Mutuma Ruteere, Special Rapporteur on contemporary forms of racism, racial discrimination, xenophobia and related intolerance, said the limits of human rights values were being tested daily, particularly with regard to migration and the treatment of those crossing borders. Encounters between migrants and law enforcement agencies had threatened the integrity of the international system of human rights law, he said, adding that racial and ethnic profiling in law enforcement was fundamentally discriminatory in nature and commonplace at official border crossings and transportation hubs. Given such a situation, he said, clear, enforceable regulations that provided guidance to law enforcement agencies were needed.

In the ensuing debate, speakers emphasized the need to combat racism, racial discrimination, xenophobia and related intolerance with “the greatest determination and perseverance,” in the words of Malaysia’s representative, speaking on behalf of the Asia-Pacific States. States needed to take active measures in line with existing human rights instruments, his counterpart from Germany, on behalf of the Western European and other States, added. Iran’s delegate said travel bans were an example of flagrant violations of international human rights law.

Susan Shebangu, Minister for Women in the Presidency of South Africa, said with regret that anti‑migrant sentiment was growing worldwide. State-sponsored xenophobia must end, she stated, urging all those with the courage and political will to combat the scourge of racism and take concrete measures to do so.

The International Day for the Elimination of Racial Discrimination — proclaimed by the Assembly in 1966 — is observed annually on 21 March, the anniversary of the fatal police shooting in 1960 of 69 people during a peaceful demonstration against apartheid pass laws in Sharpeville, South Africa.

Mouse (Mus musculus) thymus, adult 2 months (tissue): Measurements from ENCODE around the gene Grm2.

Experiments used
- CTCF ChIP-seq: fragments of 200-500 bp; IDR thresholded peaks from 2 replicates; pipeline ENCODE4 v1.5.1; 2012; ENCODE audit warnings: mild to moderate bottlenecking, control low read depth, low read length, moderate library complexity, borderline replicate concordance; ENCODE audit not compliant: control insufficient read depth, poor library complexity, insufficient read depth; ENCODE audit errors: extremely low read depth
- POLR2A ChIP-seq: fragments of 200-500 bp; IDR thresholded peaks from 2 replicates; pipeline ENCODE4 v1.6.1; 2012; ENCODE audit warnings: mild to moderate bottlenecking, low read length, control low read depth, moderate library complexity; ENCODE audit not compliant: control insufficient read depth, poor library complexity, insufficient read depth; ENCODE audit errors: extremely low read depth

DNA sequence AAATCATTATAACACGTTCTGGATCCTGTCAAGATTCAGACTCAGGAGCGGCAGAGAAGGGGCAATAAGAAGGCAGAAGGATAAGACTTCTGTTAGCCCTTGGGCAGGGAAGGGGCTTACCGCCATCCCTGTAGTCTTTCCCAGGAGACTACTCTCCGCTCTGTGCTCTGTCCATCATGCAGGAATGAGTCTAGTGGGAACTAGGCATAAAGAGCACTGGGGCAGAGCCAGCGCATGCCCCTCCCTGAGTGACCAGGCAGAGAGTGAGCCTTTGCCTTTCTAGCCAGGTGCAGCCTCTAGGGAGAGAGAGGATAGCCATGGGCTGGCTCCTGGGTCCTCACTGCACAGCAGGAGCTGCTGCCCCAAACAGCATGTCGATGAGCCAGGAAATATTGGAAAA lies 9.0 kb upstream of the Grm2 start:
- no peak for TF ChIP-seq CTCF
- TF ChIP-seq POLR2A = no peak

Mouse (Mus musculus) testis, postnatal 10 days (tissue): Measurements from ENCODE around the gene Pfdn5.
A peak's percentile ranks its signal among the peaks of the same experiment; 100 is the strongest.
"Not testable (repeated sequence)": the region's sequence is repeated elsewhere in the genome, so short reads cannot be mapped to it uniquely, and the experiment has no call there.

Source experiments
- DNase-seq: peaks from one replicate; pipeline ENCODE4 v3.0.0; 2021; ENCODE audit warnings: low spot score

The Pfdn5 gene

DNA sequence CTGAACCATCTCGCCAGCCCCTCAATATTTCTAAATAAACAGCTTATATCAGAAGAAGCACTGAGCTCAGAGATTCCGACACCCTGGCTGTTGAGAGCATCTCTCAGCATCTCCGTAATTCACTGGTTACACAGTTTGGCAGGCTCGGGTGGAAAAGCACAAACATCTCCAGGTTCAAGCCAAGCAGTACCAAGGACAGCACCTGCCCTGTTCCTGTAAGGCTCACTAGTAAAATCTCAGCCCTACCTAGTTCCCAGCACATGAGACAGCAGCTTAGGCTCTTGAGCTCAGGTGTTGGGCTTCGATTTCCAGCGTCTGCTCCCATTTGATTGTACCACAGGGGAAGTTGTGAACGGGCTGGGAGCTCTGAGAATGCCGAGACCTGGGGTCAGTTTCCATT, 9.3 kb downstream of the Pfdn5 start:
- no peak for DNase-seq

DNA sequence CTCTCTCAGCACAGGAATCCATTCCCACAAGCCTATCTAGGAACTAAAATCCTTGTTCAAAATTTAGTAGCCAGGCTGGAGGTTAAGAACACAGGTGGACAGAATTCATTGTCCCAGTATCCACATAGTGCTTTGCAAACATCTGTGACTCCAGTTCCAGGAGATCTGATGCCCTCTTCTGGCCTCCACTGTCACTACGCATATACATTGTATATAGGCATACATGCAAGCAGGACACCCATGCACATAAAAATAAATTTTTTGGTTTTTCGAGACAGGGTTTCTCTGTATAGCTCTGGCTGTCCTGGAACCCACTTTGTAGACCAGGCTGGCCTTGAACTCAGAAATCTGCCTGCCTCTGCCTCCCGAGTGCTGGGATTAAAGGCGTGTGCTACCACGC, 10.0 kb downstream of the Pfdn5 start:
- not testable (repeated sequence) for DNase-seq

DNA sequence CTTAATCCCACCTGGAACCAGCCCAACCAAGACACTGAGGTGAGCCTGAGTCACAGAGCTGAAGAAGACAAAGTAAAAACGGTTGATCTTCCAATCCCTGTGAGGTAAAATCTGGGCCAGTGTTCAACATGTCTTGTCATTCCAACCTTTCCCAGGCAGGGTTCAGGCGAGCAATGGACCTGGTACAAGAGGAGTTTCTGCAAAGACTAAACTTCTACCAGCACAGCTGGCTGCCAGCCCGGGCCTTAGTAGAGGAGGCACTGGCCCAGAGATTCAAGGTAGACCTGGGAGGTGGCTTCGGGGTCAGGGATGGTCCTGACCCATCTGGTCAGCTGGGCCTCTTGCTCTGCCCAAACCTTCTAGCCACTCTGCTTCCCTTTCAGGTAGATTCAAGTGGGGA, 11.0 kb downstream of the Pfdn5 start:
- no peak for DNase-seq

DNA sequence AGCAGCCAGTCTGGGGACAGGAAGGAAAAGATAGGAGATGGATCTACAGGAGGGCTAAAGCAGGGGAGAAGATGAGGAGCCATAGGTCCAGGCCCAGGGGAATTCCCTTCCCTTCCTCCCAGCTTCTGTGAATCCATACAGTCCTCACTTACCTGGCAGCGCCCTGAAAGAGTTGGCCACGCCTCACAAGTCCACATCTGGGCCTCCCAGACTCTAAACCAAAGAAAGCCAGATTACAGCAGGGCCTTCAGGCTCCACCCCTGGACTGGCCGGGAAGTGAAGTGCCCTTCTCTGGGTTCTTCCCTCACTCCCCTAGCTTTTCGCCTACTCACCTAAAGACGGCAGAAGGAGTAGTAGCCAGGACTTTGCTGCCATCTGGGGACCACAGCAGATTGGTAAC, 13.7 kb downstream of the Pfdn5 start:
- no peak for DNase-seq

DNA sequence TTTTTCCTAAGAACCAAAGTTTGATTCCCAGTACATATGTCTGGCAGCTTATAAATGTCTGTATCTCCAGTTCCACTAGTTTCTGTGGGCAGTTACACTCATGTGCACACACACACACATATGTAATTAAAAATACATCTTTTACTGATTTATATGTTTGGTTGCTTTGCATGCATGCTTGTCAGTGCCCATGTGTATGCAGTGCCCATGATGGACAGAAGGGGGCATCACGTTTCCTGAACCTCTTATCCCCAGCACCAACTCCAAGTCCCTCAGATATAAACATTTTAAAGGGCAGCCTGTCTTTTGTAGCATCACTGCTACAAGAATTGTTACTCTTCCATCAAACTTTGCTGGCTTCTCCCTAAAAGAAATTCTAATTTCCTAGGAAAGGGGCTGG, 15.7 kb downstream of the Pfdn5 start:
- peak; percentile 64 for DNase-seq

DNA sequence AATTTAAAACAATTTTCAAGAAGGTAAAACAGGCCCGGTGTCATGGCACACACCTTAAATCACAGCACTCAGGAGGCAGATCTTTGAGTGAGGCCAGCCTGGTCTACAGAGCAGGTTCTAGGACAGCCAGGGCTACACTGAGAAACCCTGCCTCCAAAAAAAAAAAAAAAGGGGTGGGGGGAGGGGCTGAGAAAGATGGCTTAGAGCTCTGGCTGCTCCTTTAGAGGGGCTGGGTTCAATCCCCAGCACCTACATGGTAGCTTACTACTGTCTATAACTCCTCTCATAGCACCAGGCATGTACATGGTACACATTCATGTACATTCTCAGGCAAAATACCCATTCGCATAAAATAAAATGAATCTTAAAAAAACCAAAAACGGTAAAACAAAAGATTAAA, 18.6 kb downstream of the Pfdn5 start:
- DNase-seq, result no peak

Today’s meeting began with the General Assembly observing a minute of silence in tribute to the memory of Vitaly Churkin, the late Permanent Representative of the Russian Federation, in the presence of his wife and son.

Mr. Thomson remembered the veteran diplomat — who died on 20 February, a day before his sixty-fifth birthday — as a giant in the theatre of diplomacy who had served his country with passion and pride while making an outstanding contribution to the United Nations.

Mr. Guterres said that, in the short time he knew Mr. Churkin, he had quickly come to recognize the envoy’s formidable diplomatic skills. Other speakers acknowledged their late colleague’s wit, intelligence, negotiating skills and commitment to internationalism, adding that he would be greatly missed.

In other business, the Assembly noted that Vanuatu had made a payment necessary to reduce its arrears below the amount specified in Article 19 of the United Nations Charter.

Also speaking during the meeting were ministers and representatives of Cabo Verde (on behalf of the African States), Republic of Moldova (on behalf of the Eastern European States), Guatemala (on behalf of the Latin American and Caribbean States), United Kingdom (as Security Council President for March), United States (as Host Country), Russian Federation, Ecuador, France and Cuba.